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Local Reaction: Congress Gets Paid During Shutdown

The government shutdown is impacting hundreds of thousands of people and costing the country hundreds of millions of dollars, but there is one group that seems ...

The government shutdown is impacting hundreds of thousands of people and costing the country hundreds of millions of dollars, but there is one group that seems to be immune to all of this.

According to the economic consulting firm IHS Global Insight, the shutdown is costing $300 million a day.  That number accounts for the nearly 800,000 furloughed federal workers.

However, 533 people are getting paid right now - every member of Congress.

The 27th Amendment of the Constitution restricts Congress from changing its own pay. That means they can't freeze it, increase it, or cut it - even during a government shutdown.

News 8 spoke to people in the Quad Cities to hear what they think.

"If I want to get paid, I have to work," says Al Gorgal from Moline. "If they want to get paid, they should be working - don't you think?"

"We should get rid of all the Congressmen," says Don McSparin from Moline. "Start over. They've been here too long and are too settled. They need to go."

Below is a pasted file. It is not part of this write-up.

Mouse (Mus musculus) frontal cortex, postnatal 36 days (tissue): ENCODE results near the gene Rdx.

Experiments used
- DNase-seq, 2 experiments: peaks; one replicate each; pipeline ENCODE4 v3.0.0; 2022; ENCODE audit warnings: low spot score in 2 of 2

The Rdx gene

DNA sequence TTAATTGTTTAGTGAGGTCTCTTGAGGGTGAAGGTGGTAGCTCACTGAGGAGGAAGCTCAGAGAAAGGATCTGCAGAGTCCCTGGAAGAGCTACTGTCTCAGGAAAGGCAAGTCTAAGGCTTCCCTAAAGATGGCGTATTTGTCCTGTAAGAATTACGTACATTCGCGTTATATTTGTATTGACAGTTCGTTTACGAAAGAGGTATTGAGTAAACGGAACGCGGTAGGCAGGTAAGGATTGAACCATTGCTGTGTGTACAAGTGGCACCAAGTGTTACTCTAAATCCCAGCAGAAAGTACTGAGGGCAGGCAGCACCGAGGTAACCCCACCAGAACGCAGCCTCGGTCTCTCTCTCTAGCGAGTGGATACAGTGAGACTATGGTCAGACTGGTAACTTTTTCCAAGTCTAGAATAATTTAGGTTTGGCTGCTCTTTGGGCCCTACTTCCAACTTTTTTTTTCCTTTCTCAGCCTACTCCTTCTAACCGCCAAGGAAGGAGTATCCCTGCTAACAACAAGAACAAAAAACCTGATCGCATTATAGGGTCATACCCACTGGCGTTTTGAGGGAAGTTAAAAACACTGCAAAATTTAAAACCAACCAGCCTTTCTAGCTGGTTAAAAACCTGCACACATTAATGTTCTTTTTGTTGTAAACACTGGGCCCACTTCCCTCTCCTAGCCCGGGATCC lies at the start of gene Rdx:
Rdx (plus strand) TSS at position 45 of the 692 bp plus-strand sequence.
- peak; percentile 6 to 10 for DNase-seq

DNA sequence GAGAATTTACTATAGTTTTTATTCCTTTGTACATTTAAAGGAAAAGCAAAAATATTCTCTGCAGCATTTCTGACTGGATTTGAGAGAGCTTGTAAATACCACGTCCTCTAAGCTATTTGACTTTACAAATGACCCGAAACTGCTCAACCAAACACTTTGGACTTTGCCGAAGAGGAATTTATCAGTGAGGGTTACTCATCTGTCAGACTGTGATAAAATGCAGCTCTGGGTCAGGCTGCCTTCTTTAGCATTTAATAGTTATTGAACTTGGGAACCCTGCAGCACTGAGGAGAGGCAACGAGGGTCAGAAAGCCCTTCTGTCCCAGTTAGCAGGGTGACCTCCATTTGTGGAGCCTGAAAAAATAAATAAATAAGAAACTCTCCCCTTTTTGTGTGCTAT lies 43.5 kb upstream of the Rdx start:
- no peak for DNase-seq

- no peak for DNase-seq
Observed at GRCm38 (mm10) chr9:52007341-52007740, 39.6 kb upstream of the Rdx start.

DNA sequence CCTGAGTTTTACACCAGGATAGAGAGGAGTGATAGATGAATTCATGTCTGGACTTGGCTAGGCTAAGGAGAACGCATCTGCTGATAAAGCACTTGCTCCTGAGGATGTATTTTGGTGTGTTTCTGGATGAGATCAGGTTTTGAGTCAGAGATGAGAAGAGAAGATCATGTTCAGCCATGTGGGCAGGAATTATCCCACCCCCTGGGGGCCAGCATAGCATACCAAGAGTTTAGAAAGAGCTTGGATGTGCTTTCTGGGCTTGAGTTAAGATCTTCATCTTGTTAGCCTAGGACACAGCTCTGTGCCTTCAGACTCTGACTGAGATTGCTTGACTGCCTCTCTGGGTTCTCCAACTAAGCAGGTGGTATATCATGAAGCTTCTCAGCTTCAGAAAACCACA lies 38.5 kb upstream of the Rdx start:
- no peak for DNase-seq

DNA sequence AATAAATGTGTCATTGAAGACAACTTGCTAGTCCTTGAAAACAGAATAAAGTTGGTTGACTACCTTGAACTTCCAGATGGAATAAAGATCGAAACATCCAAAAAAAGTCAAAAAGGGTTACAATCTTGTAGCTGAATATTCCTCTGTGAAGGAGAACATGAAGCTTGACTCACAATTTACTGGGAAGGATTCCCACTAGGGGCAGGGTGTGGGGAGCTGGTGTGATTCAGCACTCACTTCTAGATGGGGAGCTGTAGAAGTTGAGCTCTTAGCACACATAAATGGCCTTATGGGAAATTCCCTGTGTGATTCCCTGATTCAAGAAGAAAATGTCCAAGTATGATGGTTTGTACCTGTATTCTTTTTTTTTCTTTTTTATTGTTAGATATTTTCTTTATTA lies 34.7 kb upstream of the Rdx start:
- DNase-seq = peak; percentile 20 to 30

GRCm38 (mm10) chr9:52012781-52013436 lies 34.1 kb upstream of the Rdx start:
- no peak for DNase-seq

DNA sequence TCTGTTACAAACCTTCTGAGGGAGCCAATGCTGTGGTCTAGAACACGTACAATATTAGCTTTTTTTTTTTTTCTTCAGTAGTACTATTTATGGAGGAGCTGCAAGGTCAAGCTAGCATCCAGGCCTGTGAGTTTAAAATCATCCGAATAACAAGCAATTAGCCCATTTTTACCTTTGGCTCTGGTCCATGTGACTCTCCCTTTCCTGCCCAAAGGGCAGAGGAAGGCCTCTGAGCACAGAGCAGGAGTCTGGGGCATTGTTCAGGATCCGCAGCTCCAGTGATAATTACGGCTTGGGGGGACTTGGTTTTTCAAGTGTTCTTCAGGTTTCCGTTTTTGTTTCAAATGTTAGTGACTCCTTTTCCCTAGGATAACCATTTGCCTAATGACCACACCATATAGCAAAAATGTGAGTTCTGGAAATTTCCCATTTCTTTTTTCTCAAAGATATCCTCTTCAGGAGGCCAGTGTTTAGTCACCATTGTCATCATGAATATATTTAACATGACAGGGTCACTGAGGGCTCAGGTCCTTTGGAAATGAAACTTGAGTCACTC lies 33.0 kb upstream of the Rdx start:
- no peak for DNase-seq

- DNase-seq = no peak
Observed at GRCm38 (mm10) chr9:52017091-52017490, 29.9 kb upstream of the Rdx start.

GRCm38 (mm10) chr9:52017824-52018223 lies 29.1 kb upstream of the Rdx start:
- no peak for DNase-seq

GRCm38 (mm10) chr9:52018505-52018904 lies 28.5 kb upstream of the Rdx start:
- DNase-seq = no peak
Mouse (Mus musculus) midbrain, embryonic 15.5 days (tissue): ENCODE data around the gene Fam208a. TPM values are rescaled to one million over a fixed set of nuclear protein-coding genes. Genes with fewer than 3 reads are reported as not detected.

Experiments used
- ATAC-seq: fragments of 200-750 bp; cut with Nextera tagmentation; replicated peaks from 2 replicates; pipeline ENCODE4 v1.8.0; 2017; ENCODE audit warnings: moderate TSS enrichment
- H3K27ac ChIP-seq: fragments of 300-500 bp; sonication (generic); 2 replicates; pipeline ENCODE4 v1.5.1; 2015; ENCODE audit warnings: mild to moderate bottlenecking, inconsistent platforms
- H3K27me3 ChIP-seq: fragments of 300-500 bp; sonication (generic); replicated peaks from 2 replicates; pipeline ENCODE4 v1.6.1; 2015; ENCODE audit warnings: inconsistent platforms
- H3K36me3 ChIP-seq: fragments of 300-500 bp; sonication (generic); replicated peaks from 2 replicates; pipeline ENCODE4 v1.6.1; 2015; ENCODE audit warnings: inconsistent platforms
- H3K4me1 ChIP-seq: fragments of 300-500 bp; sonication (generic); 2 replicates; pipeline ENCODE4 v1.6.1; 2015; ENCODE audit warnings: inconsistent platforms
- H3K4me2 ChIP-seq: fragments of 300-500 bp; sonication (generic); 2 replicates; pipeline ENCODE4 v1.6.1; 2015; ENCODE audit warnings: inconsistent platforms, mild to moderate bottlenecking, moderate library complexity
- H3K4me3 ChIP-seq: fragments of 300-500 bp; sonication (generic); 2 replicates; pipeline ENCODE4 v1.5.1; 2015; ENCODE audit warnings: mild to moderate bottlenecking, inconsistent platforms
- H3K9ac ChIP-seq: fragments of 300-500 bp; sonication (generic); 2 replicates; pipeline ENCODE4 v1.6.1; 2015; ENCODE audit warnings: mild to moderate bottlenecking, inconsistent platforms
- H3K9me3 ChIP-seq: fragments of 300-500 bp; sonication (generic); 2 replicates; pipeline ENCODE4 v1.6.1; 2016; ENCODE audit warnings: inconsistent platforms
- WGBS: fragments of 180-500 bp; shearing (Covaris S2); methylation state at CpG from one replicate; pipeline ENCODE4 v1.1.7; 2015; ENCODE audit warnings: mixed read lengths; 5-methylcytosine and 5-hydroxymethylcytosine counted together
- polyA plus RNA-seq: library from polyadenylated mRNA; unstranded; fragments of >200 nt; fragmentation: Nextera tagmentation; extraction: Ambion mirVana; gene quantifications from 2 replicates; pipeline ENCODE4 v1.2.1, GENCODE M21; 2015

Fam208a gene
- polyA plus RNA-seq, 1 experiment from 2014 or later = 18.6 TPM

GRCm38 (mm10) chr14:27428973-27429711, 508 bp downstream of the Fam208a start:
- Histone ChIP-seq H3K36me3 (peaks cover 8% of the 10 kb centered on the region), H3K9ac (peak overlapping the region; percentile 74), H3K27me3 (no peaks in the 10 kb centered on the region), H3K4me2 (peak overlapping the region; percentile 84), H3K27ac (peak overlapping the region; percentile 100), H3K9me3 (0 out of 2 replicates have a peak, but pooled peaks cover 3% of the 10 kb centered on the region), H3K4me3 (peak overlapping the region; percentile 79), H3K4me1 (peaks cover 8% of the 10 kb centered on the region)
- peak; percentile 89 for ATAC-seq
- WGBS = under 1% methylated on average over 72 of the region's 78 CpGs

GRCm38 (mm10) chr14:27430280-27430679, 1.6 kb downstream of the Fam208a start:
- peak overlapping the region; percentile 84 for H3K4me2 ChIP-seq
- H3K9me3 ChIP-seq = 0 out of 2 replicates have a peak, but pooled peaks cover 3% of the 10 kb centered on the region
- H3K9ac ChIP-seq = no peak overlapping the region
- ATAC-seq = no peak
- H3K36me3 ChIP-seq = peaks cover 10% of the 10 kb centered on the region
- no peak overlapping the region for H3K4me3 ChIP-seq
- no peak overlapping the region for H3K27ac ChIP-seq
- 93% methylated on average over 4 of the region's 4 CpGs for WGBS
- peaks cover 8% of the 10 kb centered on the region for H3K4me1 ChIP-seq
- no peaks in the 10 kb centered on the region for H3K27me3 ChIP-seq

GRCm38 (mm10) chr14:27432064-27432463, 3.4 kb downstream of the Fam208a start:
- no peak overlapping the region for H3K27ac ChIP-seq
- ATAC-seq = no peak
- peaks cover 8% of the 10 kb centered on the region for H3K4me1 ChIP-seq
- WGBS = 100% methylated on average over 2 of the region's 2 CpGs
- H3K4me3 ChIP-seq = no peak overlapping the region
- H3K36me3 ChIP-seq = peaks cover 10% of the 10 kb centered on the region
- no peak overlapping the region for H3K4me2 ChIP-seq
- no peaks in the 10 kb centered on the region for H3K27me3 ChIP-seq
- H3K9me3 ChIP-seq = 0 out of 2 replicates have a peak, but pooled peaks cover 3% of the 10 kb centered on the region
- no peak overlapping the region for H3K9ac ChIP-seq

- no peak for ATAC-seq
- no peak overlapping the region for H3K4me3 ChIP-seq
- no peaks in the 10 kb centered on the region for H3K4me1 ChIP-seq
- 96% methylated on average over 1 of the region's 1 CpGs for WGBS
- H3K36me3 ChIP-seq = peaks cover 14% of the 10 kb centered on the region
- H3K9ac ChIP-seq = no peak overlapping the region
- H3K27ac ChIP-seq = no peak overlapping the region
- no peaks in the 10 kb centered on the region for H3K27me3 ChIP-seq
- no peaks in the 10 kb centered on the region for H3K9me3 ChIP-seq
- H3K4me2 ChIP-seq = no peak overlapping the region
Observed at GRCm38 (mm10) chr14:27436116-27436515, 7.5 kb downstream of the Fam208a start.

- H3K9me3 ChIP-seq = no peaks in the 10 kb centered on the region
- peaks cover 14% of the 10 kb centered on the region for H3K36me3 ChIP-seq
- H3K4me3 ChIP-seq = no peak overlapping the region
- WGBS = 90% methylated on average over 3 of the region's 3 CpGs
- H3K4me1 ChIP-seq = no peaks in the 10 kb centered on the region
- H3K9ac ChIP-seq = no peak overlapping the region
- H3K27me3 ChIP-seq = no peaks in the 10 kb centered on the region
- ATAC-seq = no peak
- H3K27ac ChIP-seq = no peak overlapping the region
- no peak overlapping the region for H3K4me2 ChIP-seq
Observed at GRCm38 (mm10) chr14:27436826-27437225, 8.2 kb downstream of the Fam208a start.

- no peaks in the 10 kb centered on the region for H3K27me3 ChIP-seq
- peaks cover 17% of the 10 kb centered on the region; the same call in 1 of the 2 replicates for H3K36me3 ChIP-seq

"It's not fair that they're getting paid," says Lorna Dauw from Colona, Illinois. "There's a lot of people in real serious problems that are not getting their salaries."

Many lawmakers agree.

"It's really unacceptable," Congressman Dave Loebsack (D-Iowa) told News 8's Angie Sharp in a phone interview on Wednesday, October 2nd, 2013. "If government can't do its job and if Congress can't do its job, then members of Congress shouldn't be paid."

Instead, Congressman Loebsack says he will request that the Chief Administrative Officer of the House withholds his pay.

In a written statement to News 8, Congresswoman Cheri Bustos (D-Illinois) said the same:

"Congresswoman Bustos has asked the Chief Administrative Officer of the House to withhold her paycheck until the current government shutdown is resolved. To help discourage a future government shutdown, she also supported the No Government, No Pay Act earlier this week that would prevent members of Congress from receiving a paycheck in the event of a shutdown.”

But others, like Senator Chuck Grassley (R-Iowa) says they won't return their paycheck.

"We're in government to make government work and try to find a solution," Senator Grassley told News 8 during his weekly conference call on Wednesday. "I'm working. Everybody that works gets paid for working."

However, while Congress still gets paid, they have to decide which of their staff members have to go home. Our calls to Senator Tom Harkin (D-Iowa) and Senator Dick Durbin's (D-Illinois) offices were answered by automated messages that explain their offices are closed because of the shutdown.

Meanwhile, Senator Grassley's offices were open.

"We have minimum staff in to keep our office open," Grassley said. "We aren't like some Democratic Senators that have a sign on the door, 'Closed for Business.'  I'm a Representative of the people of Iowa and representing is about dialogue between those of us elected.  We're going to keep our office open. I'm going to continue to work. I'm going to continue to be paid."

Messages on this story subject were left on Senator Harkin and Senator Durbin's voice mails as well as Senator Mark Kirk's (R-Illinois) office staff.  Those messages have not yet been answered.